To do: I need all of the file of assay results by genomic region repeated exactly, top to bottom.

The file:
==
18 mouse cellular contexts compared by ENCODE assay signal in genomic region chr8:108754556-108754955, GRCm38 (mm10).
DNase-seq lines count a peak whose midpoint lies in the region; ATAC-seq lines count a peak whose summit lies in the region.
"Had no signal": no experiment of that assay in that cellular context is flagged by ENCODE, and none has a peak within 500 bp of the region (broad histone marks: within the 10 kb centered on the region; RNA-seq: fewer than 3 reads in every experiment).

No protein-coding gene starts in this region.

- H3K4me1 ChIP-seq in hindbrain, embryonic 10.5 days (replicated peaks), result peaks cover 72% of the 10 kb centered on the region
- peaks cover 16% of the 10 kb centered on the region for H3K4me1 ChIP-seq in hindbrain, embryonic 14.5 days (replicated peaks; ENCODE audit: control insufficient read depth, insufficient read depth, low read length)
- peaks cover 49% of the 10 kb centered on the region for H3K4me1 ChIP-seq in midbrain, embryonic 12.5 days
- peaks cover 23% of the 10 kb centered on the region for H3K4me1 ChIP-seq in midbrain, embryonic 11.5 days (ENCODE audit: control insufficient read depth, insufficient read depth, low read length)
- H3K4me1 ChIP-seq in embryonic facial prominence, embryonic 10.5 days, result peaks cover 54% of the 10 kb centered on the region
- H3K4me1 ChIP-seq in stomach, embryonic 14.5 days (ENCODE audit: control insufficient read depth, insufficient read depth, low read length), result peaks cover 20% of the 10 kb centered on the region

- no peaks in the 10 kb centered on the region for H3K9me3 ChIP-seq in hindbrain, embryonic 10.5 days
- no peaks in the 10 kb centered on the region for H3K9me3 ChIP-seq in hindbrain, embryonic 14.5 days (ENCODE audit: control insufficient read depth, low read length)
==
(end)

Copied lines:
18 mouse cellular contexts compared by ENCODE assay signal in genomic region chr8:108754556-108754955, GRCm38 (mm10).
DNase-seq lines count a peak whose midpoint lies in the region; ATAC-seq lines count a peak whose summit lies in the region.
"Had no signal": no experiment of that assay in that cellular context is flagged by ENCODE, and none has a peak within 500 bp of the region (broad histone marks: within the 10 kb centered on the region; RNA-seq: fewer than 3 reads in every experiment).

No protein-coding gene starts in this region.

- H3K4me1 ChIP-seq in hindbrain, embryonic 10.5 days (replicated peaks), result peaks cover 72% of the 10 kb centered on the region
- peaks cover 16% of the 10 kb centered on the region for H3K4me1 ChIP-seq in hindbrain, embryonic 14.5 days (replicated peaks; ENCODE audit: control insufficient read depth, insufficient read depth, low read length)
- peaks cover 49% of the 10 kb centered on the region for H3K4me1 ChIP-seq in midbrain, embryonic 12.5 days
- peaks cover 23% of the 10 kb centered on the region for H3K4me1 ChIP-seq in midbrain, embryonic 11.5 days (ENCODE audit: control insufficient read depth, insufficient read depth, low read length)
- H3K4me1 ChIP-seq in embryonic facial prominence, embryonic 10.5 days, result peaks cover 54% of the 10 kb centered on the region
- H3K4me1 ChIP-seq in stomach, embryonic 14.5 days (ENCODE audit: control insufficient read depth, insufficient read depth, low read length), result peaks cover 20% of the 10 kb centered on the region

- no peaks in the 10 kb centered on the region for H3K9me3 ChIP-seq in hindbrain, embryonic 10.5 days
- no peaks in the 10 kb centered on the region for H3K9me3 ChIP-seq in hindbrain, embryonic 14.5 days (ENCODE audit: control insufficient read depth, low read length)